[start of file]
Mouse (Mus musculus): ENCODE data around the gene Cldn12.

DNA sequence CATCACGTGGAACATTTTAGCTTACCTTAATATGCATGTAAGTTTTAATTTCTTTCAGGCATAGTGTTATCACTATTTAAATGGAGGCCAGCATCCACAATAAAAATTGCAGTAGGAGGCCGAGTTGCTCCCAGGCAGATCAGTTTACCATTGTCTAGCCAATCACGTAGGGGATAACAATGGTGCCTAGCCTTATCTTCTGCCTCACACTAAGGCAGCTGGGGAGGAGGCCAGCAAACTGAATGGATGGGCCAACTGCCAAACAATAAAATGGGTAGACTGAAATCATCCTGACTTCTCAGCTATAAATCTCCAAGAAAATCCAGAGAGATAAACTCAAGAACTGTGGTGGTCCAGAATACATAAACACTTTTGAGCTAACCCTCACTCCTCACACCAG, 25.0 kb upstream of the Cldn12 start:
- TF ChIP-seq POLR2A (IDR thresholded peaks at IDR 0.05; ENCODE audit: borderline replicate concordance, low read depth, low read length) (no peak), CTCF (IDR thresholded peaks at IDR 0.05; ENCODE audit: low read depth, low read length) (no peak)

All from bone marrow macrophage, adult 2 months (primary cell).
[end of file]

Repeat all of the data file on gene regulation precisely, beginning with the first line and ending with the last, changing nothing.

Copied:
Mouse (Mus musculus): ENCODE data around the gene Cldn12.

DNA sequence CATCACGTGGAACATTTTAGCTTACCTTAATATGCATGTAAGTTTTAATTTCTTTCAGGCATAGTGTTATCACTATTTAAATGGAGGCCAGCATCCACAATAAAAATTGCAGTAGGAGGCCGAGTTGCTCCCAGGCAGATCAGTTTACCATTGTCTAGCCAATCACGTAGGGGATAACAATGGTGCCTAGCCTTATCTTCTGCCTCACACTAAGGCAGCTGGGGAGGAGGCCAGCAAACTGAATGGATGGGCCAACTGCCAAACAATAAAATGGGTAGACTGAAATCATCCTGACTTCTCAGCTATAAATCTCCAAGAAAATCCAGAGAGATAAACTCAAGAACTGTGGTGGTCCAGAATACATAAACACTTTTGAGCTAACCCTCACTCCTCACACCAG, 25.0 kb upstream of the Cldn12 start:
- TF ChIP-seq POLR2A (IDR thresholded peaks at IDR 0.05; ENCODE audit: borderline replicate concordance, low read depth, low read length) (no peak), CTCF (IDR thresholded peaks at IDR 0.05; ENCODE audit: low read depth, low read length) (no peak)

All from bone marrow macrophage, adult 2 months (primary cell).